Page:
“Our missed free throws, not just at the end, but the whole game...we’ve been a good free-throw shooting team,” Clifford said. “Whatever we were, like 13-24. That was the biggest factor. That’s more of a product of not playing for eight days. We’re not going to shoot 54% from the line many nights. If we do, we’re in trouble.”

The Magic ranked 9th in the NBA in free throw percentage, knocking-down just under 79% of their free-throws on the season, at the start of play Friday night (have since dropped to 12th). Point guard D.J. Augustin, who missed two crucial free throws last night with 34.0 seconds remaining and the game tied, is a career 86% free throw shooter.

“I don’t know what to tell you....maybe,” Fournier added when asked after the game about “rust” and all the missed free throws. “You know, when you look back at the game, we lost (because of) so many stuff. Free throws, the fouling, missed coverage on Markkanen. Yeah, it’s tough.”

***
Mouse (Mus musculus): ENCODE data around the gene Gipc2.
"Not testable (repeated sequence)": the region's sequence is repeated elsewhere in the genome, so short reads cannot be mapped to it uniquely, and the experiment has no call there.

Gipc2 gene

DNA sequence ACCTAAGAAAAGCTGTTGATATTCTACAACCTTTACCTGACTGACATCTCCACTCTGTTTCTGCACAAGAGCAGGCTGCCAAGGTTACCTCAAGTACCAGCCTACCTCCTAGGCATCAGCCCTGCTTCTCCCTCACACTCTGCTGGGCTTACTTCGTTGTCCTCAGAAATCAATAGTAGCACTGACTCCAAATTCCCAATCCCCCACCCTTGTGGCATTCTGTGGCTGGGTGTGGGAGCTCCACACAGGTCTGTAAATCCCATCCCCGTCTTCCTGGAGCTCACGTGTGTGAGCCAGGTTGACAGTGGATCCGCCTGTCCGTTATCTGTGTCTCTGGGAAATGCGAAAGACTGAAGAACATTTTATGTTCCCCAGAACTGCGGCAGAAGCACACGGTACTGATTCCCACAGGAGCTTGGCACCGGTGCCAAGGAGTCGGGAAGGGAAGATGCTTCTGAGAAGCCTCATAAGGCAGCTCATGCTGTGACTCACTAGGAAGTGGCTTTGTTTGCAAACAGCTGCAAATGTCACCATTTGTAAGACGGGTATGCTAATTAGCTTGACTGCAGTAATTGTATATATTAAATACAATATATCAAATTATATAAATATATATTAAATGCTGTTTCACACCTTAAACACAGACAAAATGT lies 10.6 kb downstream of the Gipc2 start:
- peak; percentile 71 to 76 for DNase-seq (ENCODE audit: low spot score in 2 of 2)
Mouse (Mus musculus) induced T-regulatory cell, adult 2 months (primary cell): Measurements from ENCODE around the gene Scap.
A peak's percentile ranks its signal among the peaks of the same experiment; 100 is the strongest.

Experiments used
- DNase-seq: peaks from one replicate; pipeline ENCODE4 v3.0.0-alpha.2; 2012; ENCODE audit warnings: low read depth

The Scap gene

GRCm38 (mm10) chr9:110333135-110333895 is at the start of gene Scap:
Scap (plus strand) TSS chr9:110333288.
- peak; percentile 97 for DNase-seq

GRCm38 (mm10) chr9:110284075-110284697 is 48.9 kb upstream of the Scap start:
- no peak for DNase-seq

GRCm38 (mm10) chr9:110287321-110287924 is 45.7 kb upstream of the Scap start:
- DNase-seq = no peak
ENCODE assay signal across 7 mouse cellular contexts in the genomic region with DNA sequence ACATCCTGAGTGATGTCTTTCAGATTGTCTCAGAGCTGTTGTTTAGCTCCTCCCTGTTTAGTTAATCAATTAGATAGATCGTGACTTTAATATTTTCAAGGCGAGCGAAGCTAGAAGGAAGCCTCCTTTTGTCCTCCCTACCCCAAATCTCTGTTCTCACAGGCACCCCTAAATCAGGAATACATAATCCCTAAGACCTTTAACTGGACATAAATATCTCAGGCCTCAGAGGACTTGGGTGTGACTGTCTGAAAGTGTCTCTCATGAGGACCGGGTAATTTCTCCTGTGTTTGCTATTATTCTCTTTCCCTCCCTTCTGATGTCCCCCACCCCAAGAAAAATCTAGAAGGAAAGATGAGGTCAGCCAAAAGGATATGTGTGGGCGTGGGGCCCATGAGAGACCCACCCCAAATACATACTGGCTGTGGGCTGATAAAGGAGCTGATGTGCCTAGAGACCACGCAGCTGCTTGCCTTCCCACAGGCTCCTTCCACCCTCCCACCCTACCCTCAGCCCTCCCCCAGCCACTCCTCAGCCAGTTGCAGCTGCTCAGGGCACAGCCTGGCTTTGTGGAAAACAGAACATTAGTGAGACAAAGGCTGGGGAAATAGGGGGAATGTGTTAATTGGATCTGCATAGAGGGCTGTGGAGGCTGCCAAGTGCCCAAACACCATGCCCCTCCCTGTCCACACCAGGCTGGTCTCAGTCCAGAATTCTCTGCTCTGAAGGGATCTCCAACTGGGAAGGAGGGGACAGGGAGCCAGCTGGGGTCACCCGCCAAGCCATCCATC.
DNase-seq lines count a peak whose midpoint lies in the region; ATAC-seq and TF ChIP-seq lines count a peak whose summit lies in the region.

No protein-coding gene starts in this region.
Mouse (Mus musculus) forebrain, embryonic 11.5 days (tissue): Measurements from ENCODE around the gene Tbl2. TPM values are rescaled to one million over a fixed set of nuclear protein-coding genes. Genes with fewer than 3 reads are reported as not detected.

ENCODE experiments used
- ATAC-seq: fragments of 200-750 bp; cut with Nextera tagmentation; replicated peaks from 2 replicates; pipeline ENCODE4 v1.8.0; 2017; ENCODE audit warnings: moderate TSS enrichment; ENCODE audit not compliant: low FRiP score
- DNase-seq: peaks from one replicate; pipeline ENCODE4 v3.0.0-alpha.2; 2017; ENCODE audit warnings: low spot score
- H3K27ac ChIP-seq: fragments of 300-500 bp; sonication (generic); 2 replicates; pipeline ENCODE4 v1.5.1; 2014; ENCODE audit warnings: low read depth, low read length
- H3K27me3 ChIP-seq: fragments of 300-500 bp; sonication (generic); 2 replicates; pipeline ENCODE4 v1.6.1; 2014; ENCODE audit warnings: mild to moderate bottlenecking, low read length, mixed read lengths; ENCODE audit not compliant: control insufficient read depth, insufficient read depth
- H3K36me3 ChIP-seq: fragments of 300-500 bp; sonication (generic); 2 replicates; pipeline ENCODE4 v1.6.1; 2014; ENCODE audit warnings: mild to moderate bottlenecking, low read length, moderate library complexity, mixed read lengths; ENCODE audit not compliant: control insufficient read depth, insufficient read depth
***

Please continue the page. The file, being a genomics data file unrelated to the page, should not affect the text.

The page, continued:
Whatever the reason may have been, the Magic have to quickly recover from Friday night’s loss. The Charlotte Hornets and the Detroit Pistons, two teams the Magic are competing with for the 7th and 8th seeds in the Eastern Conference, both won their respective games Friday night against lesser competition.

Forgetting last night’s game will also be critical because the Magic will have their hands full in their next game Sunday in Toronto. The Raptors have won seven games in a row and sit one game behind the Milwaukee Bucks in the Eastern Conference (and one game back of the top record in the league).

“Of course, it’s never easy anyway,” Fournier said when asked about how difficult this playoff push is going to be. “It is what it is, we lost a tough one tonight, but we have to move forward to be honest. There’s a lot of basketball left.”